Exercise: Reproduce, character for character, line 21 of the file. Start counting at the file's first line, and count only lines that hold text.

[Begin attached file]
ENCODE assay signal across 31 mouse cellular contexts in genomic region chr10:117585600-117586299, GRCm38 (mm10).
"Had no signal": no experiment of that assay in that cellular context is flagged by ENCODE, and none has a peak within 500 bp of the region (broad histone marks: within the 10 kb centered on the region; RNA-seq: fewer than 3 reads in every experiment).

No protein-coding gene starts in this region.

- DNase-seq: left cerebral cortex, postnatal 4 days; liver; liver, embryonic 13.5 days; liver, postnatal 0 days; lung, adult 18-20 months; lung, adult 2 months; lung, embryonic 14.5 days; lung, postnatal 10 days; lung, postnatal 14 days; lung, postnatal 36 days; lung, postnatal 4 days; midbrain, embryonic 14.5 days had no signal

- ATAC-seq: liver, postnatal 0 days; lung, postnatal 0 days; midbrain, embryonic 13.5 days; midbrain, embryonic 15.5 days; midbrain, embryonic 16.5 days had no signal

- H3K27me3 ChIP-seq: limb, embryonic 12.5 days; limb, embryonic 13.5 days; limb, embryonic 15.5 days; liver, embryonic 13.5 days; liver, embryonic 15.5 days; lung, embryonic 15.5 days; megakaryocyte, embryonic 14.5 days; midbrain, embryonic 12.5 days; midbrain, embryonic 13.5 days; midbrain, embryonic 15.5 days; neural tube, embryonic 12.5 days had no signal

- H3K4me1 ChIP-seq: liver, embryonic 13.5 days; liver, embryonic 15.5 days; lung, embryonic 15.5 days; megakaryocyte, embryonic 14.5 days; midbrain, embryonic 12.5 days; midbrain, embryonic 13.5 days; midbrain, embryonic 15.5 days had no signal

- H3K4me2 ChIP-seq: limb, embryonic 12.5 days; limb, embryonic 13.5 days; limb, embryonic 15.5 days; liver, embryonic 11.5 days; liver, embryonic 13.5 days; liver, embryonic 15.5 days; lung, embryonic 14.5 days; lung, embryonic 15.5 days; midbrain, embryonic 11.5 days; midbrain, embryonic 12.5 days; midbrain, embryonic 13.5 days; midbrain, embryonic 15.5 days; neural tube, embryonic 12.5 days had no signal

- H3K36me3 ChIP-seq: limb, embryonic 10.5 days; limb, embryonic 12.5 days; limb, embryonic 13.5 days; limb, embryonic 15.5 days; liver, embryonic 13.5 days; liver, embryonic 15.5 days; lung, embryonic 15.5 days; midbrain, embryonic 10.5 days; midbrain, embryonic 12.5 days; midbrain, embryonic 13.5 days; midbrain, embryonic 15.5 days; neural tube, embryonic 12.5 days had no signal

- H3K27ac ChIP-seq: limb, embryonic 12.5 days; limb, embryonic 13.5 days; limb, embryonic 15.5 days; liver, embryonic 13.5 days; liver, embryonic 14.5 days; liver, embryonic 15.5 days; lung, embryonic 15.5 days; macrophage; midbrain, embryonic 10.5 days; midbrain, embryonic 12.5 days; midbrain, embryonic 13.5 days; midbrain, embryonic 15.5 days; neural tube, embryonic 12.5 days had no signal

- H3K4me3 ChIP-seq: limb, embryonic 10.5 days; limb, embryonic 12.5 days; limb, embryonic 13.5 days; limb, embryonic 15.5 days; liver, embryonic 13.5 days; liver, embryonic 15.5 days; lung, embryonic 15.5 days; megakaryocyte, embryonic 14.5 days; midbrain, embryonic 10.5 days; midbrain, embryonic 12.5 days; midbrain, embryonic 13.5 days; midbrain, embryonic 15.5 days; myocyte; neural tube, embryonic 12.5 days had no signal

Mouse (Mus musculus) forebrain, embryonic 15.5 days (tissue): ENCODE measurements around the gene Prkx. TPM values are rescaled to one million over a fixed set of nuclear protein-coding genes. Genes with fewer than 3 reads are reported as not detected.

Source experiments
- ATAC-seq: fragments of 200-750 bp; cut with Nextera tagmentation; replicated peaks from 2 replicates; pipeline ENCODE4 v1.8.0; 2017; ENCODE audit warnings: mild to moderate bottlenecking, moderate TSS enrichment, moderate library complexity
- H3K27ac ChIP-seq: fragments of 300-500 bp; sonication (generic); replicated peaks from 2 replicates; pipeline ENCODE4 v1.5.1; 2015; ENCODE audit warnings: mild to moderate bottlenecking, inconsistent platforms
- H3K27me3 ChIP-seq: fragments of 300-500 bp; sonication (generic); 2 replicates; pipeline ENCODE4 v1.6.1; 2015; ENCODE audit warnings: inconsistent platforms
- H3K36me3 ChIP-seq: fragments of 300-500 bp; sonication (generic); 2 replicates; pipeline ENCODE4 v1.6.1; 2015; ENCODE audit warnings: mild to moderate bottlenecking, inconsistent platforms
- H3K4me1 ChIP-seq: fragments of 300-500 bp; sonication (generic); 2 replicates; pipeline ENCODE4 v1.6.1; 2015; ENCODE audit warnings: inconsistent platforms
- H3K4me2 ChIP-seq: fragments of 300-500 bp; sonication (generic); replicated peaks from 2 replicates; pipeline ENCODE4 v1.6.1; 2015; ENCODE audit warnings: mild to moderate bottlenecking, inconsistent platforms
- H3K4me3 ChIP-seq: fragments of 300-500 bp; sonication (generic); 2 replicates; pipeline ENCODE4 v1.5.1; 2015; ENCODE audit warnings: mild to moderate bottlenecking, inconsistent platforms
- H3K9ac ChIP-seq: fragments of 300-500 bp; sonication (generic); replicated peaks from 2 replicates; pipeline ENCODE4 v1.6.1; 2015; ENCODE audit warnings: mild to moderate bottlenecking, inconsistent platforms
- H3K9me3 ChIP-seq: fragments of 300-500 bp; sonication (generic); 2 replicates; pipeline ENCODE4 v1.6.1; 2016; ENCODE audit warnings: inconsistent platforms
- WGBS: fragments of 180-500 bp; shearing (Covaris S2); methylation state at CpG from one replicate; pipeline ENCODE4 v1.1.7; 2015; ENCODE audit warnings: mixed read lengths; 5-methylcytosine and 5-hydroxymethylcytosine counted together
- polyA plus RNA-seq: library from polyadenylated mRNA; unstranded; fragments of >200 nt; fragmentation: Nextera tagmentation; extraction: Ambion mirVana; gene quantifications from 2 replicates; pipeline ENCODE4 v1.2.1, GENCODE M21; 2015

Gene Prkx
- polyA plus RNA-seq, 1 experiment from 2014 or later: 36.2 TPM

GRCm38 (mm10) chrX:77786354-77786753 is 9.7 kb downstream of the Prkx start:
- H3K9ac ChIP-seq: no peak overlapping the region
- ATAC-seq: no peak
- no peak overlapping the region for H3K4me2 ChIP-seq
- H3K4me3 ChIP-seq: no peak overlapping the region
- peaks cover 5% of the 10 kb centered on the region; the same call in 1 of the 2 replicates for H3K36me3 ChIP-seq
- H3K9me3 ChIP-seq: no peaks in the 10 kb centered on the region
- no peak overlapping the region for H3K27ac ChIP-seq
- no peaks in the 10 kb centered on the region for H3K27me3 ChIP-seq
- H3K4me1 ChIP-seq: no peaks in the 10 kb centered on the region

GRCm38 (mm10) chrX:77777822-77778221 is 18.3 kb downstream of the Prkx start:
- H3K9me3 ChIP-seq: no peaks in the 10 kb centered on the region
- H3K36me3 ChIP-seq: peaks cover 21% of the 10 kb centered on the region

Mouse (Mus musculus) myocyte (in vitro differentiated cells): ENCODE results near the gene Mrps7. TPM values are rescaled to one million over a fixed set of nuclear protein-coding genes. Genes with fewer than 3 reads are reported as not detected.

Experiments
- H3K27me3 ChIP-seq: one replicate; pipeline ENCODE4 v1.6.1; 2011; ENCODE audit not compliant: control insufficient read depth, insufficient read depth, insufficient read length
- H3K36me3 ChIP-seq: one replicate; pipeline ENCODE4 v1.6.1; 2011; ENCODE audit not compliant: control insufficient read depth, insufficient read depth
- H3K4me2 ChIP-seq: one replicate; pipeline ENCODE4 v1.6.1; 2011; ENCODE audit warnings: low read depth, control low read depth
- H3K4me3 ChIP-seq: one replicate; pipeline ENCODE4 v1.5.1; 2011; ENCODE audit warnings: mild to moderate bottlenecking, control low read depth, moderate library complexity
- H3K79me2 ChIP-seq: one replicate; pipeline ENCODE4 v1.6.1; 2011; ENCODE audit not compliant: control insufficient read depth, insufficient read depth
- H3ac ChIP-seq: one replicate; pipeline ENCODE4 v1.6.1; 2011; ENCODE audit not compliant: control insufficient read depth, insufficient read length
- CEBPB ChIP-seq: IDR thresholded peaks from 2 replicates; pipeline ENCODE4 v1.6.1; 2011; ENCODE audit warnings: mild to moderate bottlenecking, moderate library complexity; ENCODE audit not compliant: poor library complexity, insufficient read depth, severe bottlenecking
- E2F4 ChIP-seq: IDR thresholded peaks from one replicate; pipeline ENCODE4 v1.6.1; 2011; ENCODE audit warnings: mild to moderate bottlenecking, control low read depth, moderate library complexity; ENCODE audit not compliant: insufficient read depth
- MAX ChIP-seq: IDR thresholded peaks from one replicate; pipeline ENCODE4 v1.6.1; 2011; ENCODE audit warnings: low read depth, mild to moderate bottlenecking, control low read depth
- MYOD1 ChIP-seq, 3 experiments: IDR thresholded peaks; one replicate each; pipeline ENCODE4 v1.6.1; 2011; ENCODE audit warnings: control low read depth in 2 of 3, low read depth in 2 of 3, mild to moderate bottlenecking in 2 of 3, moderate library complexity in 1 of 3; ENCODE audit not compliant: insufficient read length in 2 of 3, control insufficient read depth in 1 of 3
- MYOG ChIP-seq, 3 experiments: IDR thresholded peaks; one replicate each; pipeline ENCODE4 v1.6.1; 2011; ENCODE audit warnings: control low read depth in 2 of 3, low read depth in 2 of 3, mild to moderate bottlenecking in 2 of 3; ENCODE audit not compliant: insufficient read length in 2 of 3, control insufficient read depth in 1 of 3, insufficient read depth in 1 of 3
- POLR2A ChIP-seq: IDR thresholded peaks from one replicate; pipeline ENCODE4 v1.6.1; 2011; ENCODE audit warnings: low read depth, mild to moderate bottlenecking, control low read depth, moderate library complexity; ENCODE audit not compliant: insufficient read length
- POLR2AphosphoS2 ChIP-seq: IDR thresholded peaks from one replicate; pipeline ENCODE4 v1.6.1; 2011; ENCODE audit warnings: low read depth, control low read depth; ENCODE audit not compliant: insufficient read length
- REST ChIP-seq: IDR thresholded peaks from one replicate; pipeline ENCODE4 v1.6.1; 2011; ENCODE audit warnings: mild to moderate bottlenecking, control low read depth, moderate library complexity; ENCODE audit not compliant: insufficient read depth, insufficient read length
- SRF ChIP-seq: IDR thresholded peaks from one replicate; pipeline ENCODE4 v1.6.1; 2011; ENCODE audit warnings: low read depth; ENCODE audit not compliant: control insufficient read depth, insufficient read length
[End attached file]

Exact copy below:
- H3K9ac ChIP-seq: fragments of 300-500 bp; sonication (generic); replicated peaks from 2 replicates; pipeline ENCODE4 v1.6.1; 2015; ENCODE audit warnings: mild to moderate bottlenecking, inconsistent platforms